Raising Capital in the Private Equity Market

Raising Capital in the Private Equity Market

Richard Vinci

Managing Partner

Newbury, Piret & Co.

For the owners of family businesses, access to fairly priced capital from dependable sources can be a crucial component to the successful operation, management and growth of the business.

More often than not, outside capital is provided by the respective companys commercial banker.  In favorable times, this relationship may be all that management needs to secure the capital required to fuel the implementation of its business plan. However, what does the family business owner do when the commercial bank is “tapped out” or when credit policies and regulatory pressures make borrowing difficult, restrictive or unavailable?  When the credit markets are challenging, it is frequently valuable to explore the strategic financial alternatives available in the Private Equity market.

What are the signs that the capital markets are pulling back? Aside from the often dire statistics and information provided by business and news publications and the leading indicators, the following are some key signals:

1. Commercial debt markets are very restrictive, with deals done under stricter terms and conditions

2. Venture Capital is less plentiful and more difficult to access

3. Larger corporations are pursuing a “back to core” business strategy, rather than a policy of making investments and acquisitions, hence strategic investors are harder to identify and interest to invest.

4. Public equity is severely limited and IPOs are effectively non-existent for middle market companies

As an owner, you may have a great idea for expanding your business, but you cannot convince your banker to finance your needs because a financial ratio has not been met, you have reached the institution’s lending limit, debt service coverage is too lean, or a plethora of related internal, external and regulatory considerations.  It can all add up to frustration and potentially missed opportunities. Strategic alternatives for growing, recapitalizing or exiting one’s business should not be entirely beholden to economic cycles and the state of the capital markets.  If an owner does not implement the appropriate strategies at the right time, the owner can sacrifice a large amount of the company’s worth.

Notwithstanding the foregoing, an ample supply of capital is currently available for those with access from the Private Equity markets to finance a wide range of financial strategies.  The problem is that many business owners do not know what Private Equity is or how to access it in a meaningful way for their business.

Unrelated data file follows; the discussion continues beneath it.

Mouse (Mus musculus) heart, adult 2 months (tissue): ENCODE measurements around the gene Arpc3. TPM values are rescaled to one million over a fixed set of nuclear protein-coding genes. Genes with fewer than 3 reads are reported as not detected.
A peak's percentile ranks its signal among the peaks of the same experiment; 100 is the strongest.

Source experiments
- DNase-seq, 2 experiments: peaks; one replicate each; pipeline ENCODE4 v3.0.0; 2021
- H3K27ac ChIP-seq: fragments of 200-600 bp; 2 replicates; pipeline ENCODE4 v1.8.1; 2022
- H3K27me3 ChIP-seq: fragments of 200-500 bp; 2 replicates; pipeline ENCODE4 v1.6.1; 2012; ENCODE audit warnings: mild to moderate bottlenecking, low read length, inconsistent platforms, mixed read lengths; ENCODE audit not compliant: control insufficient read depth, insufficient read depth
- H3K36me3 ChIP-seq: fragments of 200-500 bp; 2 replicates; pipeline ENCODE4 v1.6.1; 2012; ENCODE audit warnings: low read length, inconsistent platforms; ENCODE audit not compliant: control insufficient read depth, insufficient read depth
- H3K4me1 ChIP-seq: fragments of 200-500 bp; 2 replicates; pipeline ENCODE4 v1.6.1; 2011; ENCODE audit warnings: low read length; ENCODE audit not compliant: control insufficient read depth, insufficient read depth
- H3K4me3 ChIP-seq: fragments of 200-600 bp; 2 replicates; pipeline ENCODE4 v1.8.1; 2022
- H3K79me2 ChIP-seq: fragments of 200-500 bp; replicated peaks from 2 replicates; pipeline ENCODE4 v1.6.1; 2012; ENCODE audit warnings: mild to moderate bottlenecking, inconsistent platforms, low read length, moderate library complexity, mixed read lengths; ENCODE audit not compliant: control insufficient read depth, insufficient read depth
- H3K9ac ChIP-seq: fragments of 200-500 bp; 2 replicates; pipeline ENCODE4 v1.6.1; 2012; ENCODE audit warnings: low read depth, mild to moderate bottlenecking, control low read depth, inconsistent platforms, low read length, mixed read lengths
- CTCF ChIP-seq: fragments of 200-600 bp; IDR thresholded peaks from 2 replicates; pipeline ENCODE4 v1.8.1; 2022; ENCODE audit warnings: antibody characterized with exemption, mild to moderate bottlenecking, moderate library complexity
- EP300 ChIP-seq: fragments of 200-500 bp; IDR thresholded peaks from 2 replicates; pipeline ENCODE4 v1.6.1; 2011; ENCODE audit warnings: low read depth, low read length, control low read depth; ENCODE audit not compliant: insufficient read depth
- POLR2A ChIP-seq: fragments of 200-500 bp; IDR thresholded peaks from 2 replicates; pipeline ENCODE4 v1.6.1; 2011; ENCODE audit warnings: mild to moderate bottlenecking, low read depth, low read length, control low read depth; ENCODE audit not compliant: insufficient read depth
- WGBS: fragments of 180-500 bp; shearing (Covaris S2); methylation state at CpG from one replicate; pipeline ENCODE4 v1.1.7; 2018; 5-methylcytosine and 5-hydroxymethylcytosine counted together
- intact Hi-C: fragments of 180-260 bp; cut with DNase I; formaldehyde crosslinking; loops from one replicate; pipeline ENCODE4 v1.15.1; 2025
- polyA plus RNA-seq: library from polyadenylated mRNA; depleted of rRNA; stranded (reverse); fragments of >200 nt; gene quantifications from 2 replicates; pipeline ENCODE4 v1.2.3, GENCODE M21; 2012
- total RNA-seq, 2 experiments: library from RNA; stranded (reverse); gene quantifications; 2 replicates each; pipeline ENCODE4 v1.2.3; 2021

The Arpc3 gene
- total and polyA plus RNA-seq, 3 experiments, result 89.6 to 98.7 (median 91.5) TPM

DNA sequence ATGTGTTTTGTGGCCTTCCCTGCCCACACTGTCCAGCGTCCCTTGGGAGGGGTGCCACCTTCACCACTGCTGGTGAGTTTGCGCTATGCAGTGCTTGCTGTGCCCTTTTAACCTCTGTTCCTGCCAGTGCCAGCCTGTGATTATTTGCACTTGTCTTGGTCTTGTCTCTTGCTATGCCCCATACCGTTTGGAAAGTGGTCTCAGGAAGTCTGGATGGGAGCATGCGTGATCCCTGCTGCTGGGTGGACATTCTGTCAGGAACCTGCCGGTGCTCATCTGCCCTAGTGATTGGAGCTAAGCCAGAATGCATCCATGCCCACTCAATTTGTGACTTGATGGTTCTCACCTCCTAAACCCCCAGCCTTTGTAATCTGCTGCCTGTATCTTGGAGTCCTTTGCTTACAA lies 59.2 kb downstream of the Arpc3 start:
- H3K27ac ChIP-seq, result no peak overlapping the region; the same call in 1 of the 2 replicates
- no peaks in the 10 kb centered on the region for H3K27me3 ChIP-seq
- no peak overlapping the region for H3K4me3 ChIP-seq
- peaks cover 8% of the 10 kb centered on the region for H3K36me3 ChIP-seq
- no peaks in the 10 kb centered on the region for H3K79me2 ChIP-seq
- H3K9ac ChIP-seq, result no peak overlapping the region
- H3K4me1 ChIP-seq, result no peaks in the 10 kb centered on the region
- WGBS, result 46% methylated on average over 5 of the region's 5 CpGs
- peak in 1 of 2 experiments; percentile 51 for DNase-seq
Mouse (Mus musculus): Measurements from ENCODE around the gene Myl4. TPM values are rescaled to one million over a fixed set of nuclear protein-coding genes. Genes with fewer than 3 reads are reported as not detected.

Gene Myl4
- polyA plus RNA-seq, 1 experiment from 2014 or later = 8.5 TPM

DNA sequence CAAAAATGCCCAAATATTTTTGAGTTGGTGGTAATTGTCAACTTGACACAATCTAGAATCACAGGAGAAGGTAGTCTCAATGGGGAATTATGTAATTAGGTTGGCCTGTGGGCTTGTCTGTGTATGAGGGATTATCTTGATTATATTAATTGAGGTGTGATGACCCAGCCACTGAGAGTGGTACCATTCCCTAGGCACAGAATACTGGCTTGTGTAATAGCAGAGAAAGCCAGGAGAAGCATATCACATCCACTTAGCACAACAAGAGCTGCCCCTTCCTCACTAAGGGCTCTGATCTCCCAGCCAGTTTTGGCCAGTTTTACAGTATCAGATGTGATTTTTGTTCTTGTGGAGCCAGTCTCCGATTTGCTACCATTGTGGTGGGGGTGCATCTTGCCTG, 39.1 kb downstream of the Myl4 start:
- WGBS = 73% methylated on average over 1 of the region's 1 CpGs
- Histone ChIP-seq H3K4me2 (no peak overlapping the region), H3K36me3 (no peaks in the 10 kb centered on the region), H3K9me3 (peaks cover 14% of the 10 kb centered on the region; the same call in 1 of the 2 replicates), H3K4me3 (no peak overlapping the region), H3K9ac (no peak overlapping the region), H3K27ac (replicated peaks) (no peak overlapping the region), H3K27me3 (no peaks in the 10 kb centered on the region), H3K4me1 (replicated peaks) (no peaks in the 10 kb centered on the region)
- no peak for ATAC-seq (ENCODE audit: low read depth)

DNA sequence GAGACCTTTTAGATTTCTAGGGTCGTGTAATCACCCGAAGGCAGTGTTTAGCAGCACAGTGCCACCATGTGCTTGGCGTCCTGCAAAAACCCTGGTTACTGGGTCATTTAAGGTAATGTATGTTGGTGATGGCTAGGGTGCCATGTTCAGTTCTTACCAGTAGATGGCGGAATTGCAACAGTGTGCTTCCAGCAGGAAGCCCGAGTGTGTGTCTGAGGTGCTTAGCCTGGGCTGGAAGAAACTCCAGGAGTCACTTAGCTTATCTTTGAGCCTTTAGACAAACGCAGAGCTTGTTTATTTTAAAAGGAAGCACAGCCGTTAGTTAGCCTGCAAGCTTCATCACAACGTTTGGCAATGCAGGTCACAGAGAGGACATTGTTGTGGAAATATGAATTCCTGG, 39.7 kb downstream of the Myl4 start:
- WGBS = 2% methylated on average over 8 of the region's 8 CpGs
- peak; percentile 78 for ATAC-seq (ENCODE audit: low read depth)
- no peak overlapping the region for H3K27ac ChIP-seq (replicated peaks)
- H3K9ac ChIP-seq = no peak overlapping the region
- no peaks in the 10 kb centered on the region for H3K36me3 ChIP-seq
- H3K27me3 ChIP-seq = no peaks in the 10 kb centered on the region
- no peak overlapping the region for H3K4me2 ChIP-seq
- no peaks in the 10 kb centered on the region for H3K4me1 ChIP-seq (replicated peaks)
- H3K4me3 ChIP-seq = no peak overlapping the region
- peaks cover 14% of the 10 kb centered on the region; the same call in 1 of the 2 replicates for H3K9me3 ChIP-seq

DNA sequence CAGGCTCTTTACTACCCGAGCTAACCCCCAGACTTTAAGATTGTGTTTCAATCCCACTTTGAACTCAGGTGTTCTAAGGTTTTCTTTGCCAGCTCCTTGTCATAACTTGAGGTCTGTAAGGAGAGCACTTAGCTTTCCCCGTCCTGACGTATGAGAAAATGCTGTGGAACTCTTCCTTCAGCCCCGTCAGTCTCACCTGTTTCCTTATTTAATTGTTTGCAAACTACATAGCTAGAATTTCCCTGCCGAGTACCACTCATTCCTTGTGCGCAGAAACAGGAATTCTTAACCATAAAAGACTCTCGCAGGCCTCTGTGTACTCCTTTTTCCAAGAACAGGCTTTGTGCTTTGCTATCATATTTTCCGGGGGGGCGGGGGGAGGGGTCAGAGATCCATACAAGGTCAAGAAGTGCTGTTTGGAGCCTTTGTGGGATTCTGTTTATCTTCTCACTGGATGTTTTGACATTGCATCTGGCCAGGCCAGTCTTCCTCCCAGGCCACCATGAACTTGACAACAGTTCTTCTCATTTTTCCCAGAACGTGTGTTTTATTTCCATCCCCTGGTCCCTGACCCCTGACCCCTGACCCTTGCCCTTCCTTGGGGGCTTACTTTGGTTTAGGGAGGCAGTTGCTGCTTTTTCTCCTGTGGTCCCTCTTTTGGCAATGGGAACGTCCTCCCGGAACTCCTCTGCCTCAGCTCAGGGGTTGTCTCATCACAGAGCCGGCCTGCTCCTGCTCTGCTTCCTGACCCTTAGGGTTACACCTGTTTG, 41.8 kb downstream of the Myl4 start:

What is Private Equity?

Private Equity can be broadly defined as privately negotiated transactions in public or private companies.  While more Private Equity transactions involve investments in private companies, they can range from the financing of early stage companies, to investing growth equity into an expanding company, to buying out mature public or private enterprises.  Private Equity investments are typically structured as either non-control or control positions.  They can work with your existing lenders or be enhanced by building a tiered capital structure incorporating non-regulated finance companies and mezzanine capital providers. Private Equity investment can occur at virtually every stage of a company’s life cycle.  Venture Capital, Late Stage Private Equity, Mezzanine Financing and Distressed Debt are four common subclasses of Private Equity.

Qualitative and Quantitative Considerations in Accessing the Private Equity Market

For the uninitiated, raising money in the private market can be a challenging proposition.  Private Equity is an often overlooked capital alternative to commercial debt financing.  While many lenders and equity investors are eager to finance middle-market businesses, challenges do exist to successfully arrange financing.  While the market is competitive, lenders and investors are still scrutinizing risk as closely as ever.  Therefore, it is imperative that a company present itself, its planned use of capital, and its business clearly and in a compelling fashion.

Accordingly, there are many factors to consider in accessing the Private Equity Markets.  It is not as simple as evaluating which group has the lowest rates and terms.  Certain investors focus only on specific industry sectors where their team has core experience.  Some firms pride themselves on offering strategic guidance and operating expertise.  Others are more financially oriented and are not as effective in providing intellectual capital and counsel to management.  It is important that the financial sources which are approached are currently investing or lending to companies like yours.